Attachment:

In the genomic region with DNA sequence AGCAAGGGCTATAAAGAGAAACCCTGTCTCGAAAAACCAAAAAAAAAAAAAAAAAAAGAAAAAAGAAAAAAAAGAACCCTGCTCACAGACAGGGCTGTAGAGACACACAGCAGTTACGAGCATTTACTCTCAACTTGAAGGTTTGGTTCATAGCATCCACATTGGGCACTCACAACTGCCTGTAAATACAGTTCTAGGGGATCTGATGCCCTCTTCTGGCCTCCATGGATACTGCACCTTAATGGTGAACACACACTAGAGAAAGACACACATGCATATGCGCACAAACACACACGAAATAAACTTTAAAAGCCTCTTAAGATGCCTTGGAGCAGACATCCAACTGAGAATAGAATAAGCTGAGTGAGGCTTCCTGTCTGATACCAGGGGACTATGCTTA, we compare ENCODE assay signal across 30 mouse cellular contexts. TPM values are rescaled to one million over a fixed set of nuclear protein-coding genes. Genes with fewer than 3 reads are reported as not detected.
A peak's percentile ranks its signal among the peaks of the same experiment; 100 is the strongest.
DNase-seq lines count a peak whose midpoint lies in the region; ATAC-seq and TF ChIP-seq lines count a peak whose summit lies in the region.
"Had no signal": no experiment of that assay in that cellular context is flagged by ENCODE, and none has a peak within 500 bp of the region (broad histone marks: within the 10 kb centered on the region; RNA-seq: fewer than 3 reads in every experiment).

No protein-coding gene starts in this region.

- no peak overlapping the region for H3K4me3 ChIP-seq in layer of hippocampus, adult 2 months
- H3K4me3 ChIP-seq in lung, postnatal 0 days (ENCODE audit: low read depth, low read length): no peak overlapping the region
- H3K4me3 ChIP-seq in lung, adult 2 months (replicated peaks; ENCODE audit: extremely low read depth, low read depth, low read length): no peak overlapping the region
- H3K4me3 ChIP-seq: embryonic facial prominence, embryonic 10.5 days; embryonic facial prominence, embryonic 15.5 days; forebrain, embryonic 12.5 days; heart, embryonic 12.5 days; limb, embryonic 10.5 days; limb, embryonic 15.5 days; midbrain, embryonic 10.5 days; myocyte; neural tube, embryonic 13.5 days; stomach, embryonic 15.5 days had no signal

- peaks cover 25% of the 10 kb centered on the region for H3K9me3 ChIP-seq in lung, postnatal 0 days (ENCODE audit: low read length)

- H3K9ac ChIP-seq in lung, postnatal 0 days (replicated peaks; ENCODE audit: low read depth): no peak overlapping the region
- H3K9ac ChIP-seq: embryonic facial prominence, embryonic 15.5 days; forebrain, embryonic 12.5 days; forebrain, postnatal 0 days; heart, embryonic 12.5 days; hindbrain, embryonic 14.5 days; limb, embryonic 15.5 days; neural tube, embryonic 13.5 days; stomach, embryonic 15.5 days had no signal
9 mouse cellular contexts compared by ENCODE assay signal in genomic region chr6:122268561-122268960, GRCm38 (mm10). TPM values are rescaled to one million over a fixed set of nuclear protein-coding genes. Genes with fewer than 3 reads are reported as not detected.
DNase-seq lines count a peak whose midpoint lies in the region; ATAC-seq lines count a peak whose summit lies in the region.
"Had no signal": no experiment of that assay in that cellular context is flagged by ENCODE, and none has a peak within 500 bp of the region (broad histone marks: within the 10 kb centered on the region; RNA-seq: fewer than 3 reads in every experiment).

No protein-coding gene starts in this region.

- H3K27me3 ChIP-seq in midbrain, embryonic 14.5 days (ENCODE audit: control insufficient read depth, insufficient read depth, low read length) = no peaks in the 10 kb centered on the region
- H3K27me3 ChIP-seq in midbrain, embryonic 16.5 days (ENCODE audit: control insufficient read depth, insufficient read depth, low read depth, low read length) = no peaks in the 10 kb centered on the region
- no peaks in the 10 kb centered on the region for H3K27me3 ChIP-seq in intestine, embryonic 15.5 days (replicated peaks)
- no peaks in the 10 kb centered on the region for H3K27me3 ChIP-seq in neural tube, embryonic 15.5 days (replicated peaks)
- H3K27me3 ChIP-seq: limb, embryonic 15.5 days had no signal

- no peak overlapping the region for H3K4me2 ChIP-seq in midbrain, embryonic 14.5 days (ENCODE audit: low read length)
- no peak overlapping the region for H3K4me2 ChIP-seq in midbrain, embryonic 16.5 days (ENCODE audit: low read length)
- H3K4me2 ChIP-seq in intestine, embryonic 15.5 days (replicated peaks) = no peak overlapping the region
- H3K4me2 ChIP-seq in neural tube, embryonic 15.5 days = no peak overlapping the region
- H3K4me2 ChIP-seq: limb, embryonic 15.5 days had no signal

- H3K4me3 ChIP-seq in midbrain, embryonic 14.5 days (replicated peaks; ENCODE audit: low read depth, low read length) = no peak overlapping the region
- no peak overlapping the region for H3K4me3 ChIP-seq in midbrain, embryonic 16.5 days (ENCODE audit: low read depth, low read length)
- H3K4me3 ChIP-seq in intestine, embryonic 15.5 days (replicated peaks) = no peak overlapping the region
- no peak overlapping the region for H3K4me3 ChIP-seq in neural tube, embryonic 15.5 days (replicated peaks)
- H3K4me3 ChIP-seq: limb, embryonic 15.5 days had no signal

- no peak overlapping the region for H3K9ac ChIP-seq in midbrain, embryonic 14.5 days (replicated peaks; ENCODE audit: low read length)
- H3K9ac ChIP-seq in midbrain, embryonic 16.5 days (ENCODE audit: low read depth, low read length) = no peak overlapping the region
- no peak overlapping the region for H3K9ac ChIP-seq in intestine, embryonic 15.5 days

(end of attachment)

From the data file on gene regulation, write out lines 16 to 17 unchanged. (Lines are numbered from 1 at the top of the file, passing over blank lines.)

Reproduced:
No protein-coding gene starts in this region.

- H3K27me3 ChIP-seq in midbrain, embryonic 14.5 days (ENCODE audit: control insufficient read depth, insufficient read depth, low read length) = no peaks in the 10 kb centered on the region